What Does a Conservation Biologist Do?

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Conservation biology is the study, management, protection and restoration of threatened species, ecological communities, habitats and ecosystems in an effort to preserve biological diversity. Scientists who work in this field play a vital role in reversing the current trends in habitat destruction and loss of species. Serving in a number of different roles allows conservation biologists to integrate the scientific principles of species conservation with social, economic and political perspectives to achieve conservation goals.

Research

  • Conservation biologists conduct research to aid in the recovery of species and their habitats, and to ensure the health and well-being of animals in captivity and in the wild. Their ability to analyze a problem in the field and design a conservation strategy to solve it can preserve species diversity while meeting local economic, political and permit requirements. Research areas include global climate change, endangered species biology, conservation genetics theory, restoration ecology and ecosystem management.

Conservation

  • Through the wise management and protection of natural resources, conservation scientists can help conserve natural biodiversity. These biologists measure wildlife abundance, distribution and physiological health, through noninvasive field, laboratory and analytical methods to address conservation problems around the world. In many cases, this information serves as a basis for making recommendations to policymakers on the best ways to use and improve the land, while safeguarding the environment.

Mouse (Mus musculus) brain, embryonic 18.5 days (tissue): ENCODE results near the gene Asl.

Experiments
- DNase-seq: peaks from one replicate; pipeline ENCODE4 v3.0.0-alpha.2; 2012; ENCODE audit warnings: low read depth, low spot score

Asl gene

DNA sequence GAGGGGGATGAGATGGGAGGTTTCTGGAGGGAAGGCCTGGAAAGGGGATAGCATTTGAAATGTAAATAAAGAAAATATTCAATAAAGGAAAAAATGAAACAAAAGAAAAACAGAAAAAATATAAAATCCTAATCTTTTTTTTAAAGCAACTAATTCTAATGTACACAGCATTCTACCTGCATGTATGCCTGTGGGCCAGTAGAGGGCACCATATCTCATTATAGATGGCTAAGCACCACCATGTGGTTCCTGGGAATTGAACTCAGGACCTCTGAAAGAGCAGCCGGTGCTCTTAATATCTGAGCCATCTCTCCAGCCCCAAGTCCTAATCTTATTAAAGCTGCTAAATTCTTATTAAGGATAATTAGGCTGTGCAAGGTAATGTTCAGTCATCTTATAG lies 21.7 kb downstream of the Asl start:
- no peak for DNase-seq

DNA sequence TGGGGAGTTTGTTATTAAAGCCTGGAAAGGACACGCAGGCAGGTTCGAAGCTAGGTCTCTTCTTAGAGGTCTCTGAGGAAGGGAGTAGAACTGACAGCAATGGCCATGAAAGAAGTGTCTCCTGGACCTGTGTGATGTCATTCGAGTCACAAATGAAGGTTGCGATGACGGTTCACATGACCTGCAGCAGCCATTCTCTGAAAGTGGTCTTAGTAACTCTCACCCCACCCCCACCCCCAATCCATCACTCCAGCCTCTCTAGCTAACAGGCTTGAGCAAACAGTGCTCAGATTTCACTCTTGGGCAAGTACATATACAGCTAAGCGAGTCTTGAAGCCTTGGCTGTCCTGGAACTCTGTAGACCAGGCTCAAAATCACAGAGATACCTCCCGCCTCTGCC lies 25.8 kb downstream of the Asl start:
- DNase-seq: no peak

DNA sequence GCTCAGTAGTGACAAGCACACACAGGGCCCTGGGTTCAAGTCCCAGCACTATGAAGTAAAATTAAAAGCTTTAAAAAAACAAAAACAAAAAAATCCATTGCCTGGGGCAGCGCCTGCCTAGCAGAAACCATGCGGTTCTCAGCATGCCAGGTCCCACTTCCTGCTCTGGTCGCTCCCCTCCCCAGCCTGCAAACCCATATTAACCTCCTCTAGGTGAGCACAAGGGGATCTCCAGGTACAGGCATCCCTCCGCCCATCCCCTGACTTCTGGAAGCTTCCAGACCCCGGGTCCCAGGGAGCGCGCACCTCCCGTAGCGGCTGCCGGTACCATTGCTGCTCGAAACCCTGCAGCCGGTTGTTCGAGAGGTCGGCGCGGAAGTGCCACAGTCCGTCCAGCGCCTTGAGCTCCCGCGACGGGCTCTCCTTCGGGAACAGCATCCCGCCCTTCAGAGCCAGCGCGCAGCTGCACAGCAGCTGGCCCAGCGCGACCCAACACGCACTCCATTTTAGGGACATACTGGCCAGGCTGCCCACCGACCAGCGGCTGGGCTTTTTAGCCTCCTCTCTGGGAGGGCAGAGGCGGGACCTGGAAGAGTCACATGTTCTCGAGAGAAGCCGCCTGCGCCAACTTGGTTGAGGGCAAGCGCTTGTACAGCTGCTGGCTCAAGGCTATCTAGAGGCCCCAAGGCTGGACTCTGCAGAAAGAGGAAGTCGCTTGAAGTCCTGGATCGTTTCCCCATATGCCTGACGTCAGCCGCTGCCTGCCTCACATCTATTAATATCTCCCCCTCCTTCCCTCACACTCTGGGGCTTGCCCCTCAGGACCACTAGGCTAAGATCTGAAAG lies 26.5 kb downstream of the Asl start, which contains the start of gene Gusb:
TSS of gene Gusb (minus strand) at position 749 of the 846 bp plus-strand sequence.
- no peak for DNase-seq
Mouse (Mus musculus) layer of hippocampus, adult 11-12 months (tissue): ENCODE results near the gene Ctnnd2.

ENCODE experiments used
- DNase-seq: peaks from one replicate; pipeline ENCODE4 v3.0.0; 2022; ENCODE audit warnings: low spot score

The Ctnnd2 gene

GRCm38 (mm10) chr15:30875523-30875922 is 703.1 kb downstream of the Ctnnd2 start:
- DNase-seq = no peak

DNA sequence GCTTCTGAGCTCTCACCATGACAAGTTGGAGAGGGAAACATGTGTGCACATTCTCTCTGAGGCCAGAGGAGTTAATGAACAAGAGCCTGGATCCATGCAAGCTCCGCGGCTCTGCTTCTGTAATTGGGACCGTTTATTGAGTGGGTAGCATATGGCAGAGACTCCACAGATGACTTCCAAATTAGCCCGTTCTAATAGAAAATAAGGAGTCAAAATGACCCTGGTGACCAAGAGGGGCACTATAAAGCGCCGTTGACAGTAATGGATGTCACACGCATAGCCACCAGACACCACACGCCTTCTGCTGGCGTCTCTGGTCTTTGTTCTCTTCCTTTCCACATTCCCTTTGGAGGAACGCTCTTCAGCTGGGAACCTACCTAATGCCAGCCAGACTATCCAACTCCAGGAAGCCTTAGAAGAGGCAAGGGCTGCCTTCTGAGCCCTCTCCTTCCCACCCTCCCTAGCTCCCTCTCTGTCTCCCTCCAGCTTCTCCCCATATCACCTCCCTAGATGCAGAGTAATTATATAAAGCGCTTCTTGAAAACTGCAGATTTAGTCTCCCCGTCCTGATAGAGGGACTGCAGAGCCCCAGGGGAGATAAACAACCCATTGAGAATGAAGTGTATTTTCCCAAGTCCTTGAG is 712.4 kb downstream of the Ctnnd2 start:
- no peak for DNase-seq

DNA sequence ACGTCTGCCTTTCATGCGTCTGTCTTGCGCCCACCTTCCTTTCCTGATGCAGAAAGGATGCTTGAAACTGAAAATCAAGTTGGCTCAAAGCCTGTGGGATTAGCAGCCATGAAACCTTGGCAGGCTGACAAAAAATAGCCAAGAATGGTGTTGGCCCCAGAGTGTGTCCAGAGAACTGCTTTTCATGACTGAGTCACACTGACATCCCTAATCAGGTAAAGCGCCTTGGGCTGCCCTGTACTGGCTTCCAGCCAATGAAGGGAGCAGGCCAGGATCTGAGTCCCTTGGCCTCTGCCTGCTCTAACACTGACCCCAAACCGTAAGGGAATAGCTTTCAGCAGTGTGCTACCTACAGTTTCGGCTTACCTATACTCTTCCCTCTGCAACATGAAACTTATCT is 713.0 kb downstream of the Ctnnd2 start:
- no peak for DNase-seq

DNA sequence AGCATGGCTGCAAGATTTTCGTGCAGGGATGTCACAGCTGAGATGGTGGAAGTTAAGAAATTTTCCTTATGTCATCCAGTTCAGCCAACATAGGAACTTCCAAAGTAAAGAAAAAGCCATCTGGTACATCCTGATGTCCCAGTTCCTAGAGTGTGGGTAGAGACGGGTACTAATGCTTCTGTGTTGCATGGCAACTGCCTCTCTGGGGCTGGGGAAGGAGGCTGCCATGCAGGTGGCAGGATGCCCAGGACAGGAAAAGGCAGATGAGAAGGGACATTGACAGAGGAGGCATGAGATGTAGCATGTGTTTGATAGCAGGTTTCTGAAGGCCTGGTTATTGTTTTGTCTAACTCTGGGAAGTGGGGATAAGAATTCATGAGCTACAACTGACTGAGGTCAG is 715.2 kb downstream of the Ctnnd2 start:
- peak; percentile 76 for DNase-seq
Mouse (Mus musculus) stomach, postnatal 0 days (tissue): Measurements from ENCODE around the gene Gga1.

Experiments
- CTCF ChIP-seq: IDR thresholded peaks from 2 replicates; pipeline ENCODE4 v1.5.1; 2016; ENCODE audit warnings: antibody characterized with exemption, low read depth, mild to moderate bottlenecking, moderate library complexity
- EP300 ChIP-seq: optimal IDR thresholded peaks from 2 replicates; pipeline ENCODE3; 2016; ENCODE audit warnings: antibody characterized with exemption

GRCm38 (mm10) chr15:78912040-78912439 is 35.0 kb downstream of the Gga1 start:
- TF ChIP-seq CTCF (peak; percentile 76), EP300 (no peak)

Restoration

  • Native habitats around the globe have shrunk to tiny fragments of their former areas. Conservation biologists work to restore these ecosystems to the previous range allowing native plants and animals to recover to sustainable population densities. These efforts may include the removal of invasive exotic species, removal of toxic materials, reestablishment of native plant communities, and reintroduction of wetland habitat in previously drained areas.

Public Education

  • Conservation biologists work with the public, with a particular focus on the people whose lives are affected by efforts to protect endangered species or habitats. They advise farmers and ranchers on improving their land for agricultural purposes, while providing habitat for native species. The scientific data developed by these scientists may also help to identify poaching hotspots, supporting law enforcement efforts. They also work closely with landowners and governments on environmentally preferable recreational uses for undeveloped land.

References

  • Photo Credit Tom Brakefield/Stockbyte/Getty Images Thinkstock Images/Comstock/Getty Images
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